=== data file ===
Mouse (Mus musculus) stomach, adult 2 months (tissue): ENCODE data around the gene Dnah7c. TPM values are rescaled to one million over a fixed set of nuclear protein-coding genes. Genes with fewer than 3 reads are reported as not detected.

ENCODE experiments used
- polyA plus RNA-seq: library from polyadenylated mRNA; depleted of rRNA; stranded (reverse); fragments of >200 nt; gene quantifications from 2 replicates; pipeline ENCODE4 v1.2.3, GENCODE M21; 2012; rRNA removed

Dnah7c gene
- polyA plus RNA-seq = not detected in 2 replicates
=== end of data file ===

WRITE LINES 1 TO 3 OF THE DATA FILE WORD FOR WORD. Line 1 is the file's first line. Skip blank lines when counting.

Mouse (Mus musculus) stomach, adult 2 months (tissue): ENCODE data around the gene Dnah7c. TPM values are rescaled to one million over a fixed set of nuclear protein-coding genes. Genes with fewer than 3 reads are reported as not detected.

ENCODE experiments used
- polyA plus RNA-seq: library from polyadenylated mRNA; depleted of rRNA; stranded (reverse); fragments of >200 nt; gene quantifications from 2 replicates; pipeline ENCODE4 v1.2.3, GENCODE M21; 2012; rRNA removed